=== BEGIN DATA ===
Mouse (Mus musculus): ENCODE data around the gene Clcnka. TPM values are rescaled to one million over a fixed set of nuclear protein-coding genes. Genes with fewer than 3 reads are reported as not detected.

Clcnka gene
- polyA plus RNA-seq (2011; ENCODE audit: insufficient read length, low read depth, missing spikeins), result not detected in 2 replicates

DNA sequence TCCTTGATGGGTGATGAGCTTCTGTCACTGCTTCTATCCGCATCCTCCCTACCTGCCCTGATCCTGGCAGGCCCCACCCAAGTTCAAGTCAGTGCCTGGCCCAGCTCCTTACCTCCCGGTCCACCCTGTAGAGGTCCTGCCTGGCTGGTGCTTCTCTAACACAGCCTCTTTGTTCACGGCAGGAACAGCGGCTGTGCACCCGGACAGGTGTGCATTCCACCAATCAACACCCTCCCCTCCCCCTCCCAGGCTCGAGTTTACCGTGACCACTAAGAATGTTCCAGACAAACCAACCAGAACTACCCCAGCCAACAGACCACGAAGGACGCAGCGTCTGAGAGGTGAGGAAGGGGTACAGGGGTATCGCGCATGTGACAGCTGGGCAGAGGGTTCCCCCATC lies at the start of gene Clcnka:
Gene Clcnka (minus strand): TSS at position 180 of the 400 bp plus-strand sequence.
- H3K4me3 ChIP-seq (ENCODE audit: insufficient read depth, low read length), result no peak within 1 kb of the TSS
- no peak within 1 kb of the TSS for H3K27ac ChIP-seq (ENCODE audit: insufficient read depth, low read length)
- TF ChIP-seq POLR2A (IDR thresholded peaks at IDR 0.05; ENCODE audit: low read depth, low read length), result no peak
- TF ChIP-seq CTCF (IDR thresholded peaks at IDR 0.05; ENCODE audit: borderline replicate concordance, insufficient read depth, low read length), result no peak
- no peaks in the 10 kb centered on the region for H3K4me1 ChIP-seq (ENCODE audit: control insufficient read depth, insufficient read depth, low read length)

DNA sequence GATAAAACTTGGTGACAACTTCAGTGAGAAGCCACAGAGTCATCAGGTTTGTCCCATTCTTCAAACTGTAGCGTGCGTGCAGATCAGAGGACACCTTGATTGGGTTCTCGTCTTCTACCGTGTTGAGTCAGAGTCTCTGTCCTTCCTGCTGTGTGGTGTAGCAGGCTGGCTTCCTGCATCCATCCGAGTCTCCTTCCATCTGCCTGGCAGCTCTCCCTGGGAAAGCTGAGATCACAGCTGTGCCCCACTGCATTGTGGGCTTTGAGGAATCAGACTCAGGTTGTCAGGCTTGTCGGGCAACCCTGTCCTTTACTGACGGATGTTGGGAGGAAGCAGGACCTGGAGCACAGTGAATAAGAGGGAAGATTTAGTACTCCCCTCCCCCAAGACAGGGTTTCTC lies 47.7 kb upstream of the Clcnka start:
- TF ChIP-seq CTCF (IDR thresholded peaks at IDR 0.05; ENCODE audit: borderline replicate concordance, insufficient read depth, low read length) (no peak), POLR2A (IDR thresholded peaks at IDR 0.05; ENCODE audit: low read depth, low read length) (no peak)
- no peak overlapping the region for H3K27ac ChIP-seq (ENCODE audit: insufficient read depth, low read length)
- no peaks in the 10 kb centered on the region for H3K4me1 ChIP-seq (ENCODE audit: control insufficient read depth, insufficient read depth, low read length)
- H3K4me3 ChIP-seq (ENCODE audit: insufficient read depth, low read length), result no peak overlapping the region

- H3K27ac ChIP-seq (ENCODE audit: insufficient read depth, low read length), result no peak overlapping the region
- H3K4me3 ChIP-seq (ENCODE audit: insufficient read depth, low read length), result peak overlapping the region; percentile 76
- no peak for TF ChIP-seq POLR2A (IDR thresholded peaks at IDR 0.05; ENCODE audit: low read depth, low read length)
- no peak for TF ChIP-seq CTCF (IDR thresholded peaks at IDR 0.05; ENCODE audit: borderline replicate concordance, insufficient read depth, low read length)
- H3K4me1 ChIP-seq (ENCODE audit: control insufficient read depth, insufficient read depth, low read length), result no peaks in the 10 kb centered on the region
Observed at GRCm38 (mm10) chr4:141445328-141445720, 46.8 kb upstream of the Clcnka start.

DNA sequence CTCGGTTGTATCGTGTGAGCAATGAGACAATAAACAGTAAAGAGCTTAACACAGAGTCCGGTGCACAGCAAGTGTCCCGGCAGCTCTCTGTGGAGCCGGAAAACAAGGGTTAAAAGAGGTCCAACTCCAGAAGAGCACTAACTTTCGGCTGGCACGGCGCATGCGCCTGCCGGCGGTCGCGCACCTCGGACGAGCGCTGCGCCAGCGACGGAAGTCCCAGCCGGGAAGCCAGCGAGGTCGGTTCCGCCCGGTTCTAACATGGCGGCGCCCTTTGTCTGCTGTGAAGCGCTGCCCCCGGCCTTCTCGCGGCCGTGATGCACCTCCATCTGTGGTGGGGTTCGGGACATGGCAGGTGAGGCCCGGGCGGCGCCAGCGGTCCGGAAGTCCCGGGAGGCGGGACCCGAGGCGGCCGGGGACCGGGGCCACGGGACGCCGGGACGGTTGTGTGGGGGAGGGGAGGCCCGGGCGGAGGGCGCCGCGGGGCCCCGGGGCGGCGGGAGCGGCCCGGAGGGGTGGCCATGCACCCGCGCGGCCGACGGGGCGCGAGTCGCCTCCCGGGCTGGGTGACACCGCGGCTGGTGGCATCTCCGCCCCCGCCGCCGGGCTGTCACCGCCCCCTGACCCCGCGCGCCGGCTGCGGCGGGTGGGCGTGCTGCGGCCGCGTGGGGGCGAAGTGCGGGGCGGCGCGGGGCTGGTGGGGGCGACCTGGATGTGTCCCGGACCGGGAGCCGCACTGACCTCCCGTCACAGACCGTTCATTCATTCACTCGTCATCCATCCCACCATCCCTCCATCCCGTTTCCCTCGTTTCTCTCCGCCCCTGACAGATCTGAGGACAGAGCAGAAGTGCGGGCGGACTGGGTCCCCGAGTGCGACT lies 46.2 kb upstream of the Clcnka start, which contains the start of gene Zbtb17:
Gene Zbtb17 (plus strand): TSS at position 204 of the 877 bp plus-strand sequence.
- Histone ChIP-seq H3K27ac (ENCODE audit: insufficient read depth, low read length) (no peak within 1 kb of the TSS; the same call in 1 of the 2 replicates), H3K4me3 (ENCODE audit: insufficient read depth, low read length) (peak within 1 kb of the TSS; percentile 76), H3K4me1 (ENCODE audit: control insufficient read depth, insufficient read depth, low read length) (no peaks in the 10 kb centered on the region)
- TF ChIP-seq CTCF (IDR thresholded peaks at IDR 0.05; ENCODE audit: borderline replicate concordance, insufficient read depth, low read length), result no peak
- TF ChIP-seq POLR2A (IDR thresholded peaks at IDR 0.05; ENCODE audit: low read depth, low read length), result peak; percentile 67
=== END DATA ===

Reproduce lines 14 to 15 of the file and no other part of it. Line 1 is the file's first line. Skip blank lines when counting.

- no peaks in the 10 kb centered on the region for H3K4me1 ChIP-seq (ENCODE audit: control insufficient read depth, insufficient read depth, low read length)
- H3K4me3 ChIP-seq (ENCODE audit: insufficient read depth, low read length), result no peak overlapping the region